A Boy’s View of a World War


July 15th, 2008

The three Libby’s men were the first American businessmen to receive Allied permits to travel to the Continent. They spent most of the summer there. My father kept a journal that was full of business data but also recorded tragic scenes, including the crowds of people walking down Dutch roads, coming back from forced labor in Germany, and the almost total desolation in Hamburg, where Allied bombing raids had killed perhaps fifty thousand people and a million others fled the city.

Eugene Debs and the Fight for Free Speech


June 26th, 2008

Debs was the great voice of socialism in the United States for the first two decades of the 20th century, a five-time presidential candidate for a third-party crusade against capitalism. He was a homegrown rebel, born and raised in Indiana, and a powerful speaker who knew how to translate socialism into an American idiom.

Nancy Love and the WASP Ferry Pilots of World War II by Sarah Byrn Rickman


May 27th, 2008

They were also a PR dream. Initially working for her future husband, Robert Love, the young and pretty Nancy Harkness was hired to demonstrate and sell airplanes. Predicted to replace the family car, the private plane was seen as the wave of the future. If women could fly it, the perception was, anybody could. What Love thought of all of this malarkey, the cheesecake photographs and press coverage, is hard to determine.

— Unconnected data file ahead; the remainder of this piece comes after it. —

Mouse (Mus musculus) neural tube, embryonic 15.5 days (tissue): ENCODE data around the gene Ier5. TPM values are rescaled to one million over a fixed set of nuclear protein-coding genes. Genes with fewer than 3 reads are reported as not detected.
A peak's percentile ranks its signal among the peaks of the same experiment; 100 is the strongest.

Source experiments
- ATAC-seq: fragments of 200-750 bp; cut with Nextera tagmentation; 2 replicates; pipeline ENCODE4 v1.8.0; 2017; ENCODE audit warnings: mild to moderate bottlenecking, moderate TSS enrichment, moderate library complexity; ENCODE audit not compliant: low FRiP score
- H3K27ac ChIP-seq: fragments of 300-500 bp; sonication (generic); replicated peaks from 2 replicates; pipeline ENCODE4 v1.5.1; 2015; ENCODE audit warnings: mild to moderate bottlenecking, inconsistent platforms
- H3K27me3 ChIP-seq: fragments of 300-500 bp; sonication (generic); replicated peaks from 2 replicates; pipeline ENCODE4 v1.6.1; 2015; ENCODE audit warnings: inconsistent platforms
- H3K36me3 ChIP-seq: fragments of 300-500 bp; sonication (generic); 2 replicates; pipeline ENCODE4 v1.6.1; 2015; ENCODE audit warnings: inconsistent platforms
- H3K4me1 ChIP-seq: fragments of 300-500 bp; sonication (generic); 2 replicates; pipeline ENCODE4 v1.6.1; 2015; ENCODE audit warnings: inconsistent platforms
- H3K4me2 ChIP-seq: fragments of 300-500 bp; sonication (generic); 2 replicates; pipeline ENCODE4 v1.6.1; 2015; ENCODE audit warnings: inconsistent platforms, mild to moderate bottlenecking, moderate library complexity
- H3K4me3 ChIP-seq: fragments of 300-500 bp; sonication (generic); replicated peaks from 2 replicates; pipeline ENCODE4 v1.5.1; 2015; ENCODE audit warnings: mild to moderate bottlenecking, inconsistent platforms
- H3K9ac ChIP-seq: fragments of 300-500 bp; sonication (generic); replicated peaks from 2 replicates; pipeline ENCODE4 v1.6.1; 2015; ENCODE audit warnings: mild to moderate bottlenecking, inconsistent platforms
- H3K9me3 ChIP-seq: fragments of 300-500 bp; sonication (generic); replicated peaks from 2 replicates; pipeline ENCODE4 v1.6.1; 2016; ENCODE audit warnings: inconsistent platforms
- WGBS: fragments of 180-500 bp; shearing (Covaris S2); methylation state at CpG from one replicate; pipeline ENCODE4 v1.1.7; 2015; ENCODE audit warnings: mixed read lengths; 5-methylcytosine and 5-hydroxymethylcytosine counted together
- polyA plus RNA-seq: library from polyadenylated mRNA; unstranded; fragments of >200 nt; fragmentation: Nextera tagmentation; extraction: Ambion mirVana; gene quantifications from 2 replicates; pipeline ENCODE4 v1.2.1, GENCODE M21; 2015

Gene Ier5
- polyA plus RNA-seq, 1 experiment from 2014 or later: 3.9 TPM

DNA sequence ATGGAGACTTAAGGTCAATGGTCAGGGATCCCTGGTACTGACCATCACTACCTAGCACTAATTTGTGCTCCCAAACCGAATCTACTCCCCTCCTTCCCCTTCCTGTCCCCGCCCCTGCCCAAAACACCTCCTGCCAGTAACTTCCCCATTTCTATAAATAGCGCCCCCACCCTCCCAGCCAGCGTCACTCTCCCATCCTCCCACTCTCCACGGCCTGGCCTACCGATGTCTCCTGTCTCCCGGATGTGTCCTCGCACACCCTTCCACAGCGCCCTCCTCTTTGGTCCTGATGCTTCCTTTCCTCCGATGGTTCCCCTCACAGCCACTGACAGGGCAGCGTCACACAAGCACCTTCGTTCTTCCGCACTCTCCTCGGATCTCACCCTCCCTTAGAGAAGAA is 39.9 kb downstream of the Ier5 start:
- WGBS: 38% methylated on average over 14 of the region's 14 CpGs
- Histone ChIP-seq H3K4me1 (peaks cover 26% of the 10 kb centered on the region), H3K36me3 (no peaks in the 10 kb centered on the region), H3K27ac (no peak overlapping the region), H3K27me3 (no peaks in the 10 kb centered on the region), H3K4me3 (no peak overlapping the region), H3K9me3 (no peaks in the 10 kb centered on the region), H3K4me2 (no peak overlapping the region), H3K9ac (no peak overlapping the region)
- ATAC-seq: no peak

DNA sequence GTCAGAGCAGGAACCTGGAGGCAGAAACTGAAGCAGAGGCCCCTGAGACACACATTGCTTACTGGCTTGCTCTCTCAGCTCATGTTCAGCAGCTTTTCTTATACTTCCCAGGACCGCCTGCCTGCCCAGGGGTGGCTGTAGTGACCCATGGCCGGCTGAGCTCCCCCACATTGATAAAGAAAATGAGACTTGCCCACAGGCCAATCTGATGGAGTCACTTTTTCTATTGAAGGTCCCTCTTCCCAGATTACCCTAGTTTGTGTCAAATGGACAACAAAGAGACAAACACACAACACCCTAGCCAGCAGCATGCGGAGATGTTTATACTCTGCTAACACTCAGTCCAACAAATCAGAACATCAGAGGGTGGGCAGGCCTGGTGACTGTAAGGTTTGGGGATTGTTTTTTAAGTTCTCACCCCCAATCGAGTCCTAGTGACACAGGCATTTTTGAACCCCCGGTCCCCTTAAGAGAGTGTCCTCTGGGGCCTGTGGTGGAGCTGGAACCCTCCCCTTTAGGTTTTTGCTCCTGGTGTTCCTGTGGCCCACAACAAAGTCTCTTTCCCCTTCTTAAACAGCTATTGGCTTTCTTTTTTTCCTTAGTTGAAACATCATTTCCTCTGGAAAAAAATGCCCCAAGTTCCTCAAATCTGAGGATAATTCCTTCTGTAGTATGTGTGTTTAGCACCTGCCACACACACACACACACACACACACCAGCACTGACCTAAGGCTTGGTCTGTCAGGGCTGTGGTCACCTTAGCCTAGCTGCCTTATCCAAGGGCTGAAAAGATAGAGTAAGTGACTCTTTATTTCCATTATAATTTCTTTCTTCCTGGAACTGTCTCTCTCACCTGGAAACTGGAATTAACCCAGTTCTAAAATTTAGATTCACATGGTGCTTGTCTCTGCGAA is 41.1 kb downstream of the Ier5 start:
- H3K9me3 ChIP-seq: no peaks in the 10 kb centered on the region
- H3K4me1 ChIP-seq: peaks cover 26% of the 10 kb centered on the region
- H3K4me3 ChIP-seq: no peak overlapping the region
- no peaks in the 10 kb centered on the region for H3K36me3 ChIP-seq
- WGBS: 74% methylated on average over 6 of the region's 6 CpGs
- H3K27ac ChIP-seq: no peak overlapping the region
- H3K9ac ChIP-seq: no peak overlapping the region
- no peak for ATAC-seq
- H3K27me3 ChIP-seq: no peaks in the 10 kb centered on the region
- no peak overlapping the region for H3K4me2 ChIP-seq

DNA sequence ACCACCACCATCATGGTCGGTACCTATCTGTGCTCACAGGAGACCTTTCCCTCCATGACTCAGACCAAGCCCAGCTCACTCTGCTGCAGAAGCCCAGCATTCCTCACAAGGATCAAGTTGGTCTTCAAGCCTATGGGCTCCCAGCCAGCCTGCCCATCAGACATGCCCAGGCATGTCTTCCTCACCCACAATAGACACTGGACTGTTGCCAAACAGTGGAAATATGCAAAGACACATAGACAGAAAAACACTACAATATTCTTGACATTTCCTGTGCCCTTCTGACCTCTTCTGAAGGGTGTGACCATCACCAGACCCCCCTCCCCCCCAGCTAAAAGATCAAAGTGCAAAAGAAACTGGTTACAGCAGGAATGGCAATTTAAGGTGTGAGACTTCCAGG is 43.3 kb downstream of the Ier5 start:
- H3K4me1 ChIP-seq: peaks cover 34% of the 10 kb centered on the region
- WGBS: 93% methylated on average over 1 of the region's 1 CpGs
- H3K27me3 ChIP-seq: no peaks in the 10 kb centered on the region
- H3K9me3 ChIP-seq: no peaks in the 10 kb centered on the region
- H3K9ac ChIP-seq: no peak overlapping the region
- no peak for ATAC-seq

Tree of Smoke by Denis Johnson


March 7th, 2008

Often written in a quiet, understated style that belies the madness and violence that seep through every aspect of life in this jungle country more than forty years ago, Tree of Smoke subtly hammers the reader with an unceasing rage that is the true nature of war’s insanity.

Notes From Italy: Villains, Romance, and Views


February 7th, 2008

Filettino was not always a happy place, in history or in fiction. In the time of the Caesars the people here were Aequi, an Italic tribe of rough herders whom the Romans subdued with difficulty. For many centuries, probably millennia, the Aequi practiced transhumance, leading their herds over the Serra in late autumn to spend the winter in pastures in the Liri valley far below, and returning to the uplands for summer.

Battle for Falluja: Photos from Whiskey Tango Foxtrot


January 28th, 2008

The captured fighter claimed to be a student who had gotten stuck in Falluja. A Marine responded, “Yeah, right, University of Jihad, motherfucker.”

The Day of Battle by Rick Atkinson


November 14th, 2007

This long, well documented book by Rick Atkinson is one of the best accounts of any war to appear in the last decade or more.

Images from How To Photograph an Atomic Bomb


October 22nd, 2007

Between 1945 and 1962, the United States conducted over 300 atmospheric nuclear tests above the ground, in the ocean or in outer space.